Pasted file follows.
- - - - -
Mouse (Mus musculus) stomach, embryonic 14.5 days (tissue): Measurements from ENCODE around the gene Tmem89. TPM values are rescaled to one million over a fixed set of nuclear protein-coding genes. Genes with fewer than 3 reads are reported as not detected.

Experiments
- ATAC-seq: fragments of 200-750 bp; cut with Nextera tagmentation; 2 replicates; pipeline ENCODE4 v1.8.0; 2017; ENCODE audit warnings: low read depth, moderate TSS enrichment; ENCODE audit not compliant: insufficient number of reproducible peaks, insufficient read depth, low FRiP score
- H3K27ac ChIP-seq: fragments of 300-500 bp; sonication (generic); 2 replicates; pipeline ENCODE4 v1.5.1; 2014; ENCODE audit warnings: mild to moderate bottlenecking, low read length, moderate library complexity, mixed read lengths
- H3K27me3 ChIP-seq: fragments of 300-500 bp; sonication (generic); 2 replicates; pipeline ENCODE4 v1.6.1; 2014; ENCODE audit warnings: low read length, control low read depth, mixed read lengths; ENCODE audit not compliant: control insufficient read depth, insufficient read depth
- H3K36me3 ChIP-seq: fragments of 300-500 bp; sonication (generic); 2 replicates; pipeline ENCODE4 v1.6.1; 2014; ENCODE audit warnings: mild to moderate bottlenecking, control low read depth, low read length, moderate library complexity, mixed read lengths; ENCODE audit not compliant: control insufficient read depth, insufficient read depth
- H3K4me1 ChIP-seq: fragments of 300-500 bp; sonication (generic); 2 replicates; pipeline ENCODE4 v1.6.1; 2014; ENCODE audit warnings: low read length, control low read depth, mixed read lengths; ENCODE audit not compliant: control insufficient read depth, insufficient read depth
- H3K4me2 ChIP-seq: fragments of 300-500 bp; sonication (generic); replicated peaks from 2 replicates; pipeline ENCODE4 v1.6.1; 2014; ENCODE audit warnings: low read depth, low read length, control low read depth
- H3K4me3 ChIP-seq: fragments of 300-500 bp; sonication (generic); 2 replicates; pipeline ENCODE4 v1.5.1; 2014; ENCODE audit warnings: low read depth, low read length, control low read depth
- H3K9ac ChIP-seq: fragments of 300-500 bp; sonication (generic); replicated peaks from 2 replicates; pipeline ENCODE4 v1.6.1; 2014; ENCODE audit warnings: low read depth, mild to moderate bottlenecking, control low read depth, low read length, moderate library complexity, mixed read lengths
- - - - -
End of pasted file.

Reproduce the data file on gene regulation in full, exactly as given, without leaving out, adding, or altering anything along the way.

Mouse (Mus musculus) stomach, embryonic 14.5 days (tissue): Measurements from ENCODE around the gene Tmem89. TPM values are rescaled to one million over a fixed set of nuclear protein-coding genes. Genes with fewer than 3 reads are reported as not detected.

Experiments
- ATAC-seq: fragments of 200-750 bp; cut with Nextera tagmentation; 2 replicates; pipeline ENCODE4 v1.8.0; 2017; ENCODE audit warnings: low read depth, moderate TSS enrichment; ENCODE audit not compliant: insufficient number of reproducible peaks, insufficient read depth, low FRiP score
- H3K27ac ChIP-seq: fragments of 300-500 bp; sonication (generic); 2 replicates; pipeline ENCODE4 v1.5.1; 2014; ENCODE audit warnings: mild to moderate bottlenecking, low read length, moderate library complexity, mixed read lengths
- H3K27me3 ChIP-seq: fragments of 300-500 bp; sonication (generic); 2 replicates; pipeline ENCODE4 v1.6.1; 2014; ENCODE audit warnings: low read length, control low read depth, mixed read lengths; ENCODE audit not compliant: control insufficient read depth, insufficient read depth
- H3K36me3 ChIP-seq: fragments of 300-500 bp; sonication (generic); 2 replicates; pipeline ENCODE4 v1.6.1; 2014; ENCODE audit warnings: mild to moderate bottlenecking, control low read depth, low read length, moderate library complexity, mixed read lengths; ENCODE audit not compliant: control insufficient read depth, insufficient read depth
- H3K4me1 ChIP-seq: fragments of 300-500 bp; sonication (generic); 2 replicates; pipeline ENCODE4 v1.6.1; 2014; ENCODE audit warnings: low read length, control low read depth, mixed read lengths; ENCODE audit not compliant: control insufficient read depth, insufficient read depth
- H3K4me2 ChIP-seq: fragments of 300-500 bp; sonication (generic); replicated peaks from 2 replicates; pipeline ENCODE4 v1.6.1; 2014; ENCODE audit warnings: low read depth, low read length, control low read depth
- H3K4me3 ChIP-seq: fragments of 300-500 bp; sonication (generic); 2 replicates; pipeline ENCODE4 v1.5.1; 2014; ENCODE audit warnings: low read depth, low read length, control low read depth
- H3K9ac ChIP-seq: fragments of 300-500 bp; sonication (generic); replicated peaks from 2 replicates; pipeline ENCODE4 v1.6.1; 2014; ENCODE audit warnings: low read depth, mild to moderate bottlenecking, control low read depth, low read length, moderate library complexity, mixed read lengths